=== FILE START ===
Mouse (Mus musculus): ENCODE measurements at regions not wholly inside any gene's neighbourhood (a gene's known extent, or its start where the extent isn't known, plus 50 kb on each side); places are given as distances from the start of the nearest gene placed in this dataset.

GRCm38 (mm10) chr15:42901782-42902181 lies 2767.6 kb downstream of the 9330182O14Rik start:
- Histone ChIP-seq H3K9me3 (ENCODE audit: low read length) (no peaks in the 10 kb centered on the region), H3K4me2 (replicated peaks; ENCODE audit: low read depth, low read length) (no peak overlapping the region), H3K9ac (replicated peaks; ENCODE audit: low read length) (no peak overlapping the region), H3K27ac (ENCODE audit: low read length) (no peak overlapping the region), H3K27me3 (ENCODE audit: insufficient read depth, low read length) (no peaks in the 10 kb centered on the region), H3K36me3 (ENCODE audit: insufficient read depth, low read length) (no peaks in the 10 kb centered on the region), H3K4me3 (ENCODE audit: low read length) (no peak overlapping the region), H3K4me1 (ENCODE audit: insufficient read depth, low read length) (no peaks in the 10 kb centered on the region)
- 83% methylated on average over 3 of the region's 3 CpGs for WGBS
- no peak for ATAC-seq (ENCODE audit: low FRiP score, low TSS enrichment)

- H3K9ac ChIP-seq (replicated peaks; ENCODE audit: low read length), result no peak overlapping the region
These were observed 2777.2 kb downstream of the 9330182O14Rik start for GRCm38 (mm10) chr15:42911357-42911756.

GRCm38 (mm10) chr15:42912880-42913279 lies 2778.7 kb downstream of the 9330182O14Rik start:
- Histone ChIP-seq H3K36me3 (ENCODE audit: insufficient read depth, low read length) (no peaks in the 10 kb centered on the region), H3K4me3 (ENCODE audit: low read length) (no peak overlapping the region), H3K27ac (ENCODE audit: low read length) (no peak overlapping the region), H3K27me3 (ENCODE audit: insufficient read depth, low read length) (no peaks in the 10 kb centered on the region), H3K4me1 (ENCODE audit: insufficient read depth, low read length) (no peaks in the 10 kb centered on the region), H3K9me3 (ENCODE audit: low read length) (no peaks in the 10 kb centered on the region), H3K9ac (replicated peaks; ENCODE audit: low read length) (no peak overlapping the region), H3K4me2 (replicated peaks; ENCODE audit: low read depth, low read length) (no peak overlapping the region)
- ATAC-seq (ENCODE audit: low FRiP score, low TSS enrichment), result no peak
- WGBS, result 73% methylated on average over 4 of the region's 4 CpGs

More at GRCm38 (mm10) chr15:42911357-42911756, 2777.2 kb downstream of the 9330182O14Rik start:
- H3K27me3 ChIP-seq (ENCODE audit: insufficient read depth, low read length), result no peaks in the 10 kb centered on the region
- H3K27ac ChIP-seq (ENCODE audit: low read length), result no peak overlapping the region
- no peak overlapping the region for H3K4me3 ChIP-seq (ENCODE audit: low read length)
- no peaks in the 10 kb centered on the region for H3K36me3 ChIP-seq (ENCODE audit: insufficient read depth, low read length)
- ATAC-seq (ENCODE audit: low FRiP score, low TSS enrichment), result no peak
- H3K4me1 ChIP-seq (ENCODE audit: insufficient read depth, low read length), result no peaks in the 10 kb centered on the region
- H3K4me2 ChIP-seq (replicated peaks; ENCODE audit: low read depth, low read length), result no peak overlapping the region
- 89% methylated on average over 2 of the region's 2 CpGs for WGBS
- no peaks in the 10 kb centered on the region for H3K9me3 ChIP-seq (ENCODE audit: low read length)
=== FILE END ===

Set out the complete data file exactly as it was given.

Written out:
Mouse (Mus musculus): ENCODE measurements at regions not wholly inside any gene's neighbourhood (a gene's known extent, or its start where the extent isn't known, plus 50 kb on each side); places are given as distances from the start of the nearest gene placed in this dataset.

GRCm38 (mm10) chr15:42901782-42902181 lies 2767.6 kb downstream of the 9330182O14Rik start:
- Histone ChIP-seq H3K9me3 (ENCODE audit: low read length) (no peaks in the 10 kb centered on the region), H3K4me2 (replicated peaks; ENCODE audit: low read depth, low read length) (no peak overlapping the region), H3K9ac (replicated peaks; ENCODE audit: low read length) (no peak overlapping the region), H3K27ac (ENCODE audit: low read length) (no peak overlapping the region), H3K27me3 (ENCODE audit: insufficient read depth, low read length) (no peaks in the 10 kb centered on the region), H3K36me3 (ENCODE audit: insufficient read depth, low read length) (no peaks in the 10 kb centered on the region), H3K4me3 (ENCODE audit: low read length) (no peak overlapping the region), H3K4me1 (ENCODE audit: insufficient read depth, low read length) (no peaks in the 10 kb centered on the region)
- 83% methylated on average over 3 of the region's 3 CpGs for WGBS
- no peak for ATAC-seq (ENCODE audit: low FRiP score, low TSS enrichment)

- H3K9ac ChIP-seq (replicated peaks; ENCODE audit: low read length), result no peak overlapping the region
These were observed 2777.2 kb downstream of the 9330182O14Rik start for GRCm38 (mm10) chr15:42911357-42911756.

GRCm38 (mm10) chr15:42912880-42913279 lies 2778.7 kb downstream of the 9330182O14Rik start:
- Histone ChIP-seq H3K36me3 (ENCODE audit: insufficient read depth, low read length) (no peaks in the 10 kb centered on the region), H3K4me3 (ENCODE audit: low read length) (no peak overlapping the region), H3K27ac (ENCODE audit: low read length) (no peak overlapping the region), H3K27me3 (ENCODE audit: insufficient read depth, low read length) (no peaks in the 10 kb centered on the region), H3K4me1 (ENCODE audit: insufficient read depth, low read length) (no peaks in the 10 kb centered on the region), H3K9me3 (ENCODE audit: low read length) (no peaks in the 10 kb centered on the region), H3K9ac (replicated peaks; ENCODE audit: low read length) (no peak overlapping the region), H3K4me2 (replicated peaks; ENCODE audit: low read depth, low read length) (no peak overlapping the region)
- ATAC-seq (ENCODE audit: low FRiP score, low TSS enrichment), result no peak
- WGBS, result 73% methylated on average over 4 of the region's 4 CpGs

More at GRCm38 (mm10) chr15:42911357-42911756, 2777.2 kb downstream of the 9330182O14Rik start:
- H3K27me3 ChIP-seq (ENCODE audit: insufficient read depth, low read length), result no peaks in the 10 kb centered on the region
- H3K27ac ChIP-seq (ENCODE audit: low read length), result no peak overlapping the region
- no peak overlapping the region for H3K4me3 ChIP-seq (ENCODE audit: low read length)
- no peaks in the 10 kb centered on the region for H3K36me3 ChIP-seq (ENCODE audit: insufficient read depth, low read length)
- ATAC-seq (ENCODE audit: low FRiP score, low TSS enrichment), result no peak
- H3K4me1 ChIP-seq (ENCODE audit: insufficient read depth, low read length), result no peaks in the 10 kb centered on the region
- H3K4me2 ChIP-seq (replicated peaks; ENCODE audit: low read depth, low read length), result no peak overlapping the region
- 89% methylated on average over 2 of the region's 2 CpGs for WGBS
- no peaks in the 10 kb centered on the region for H3K9me3 ChIP-seq (ENCODE audit: low read length)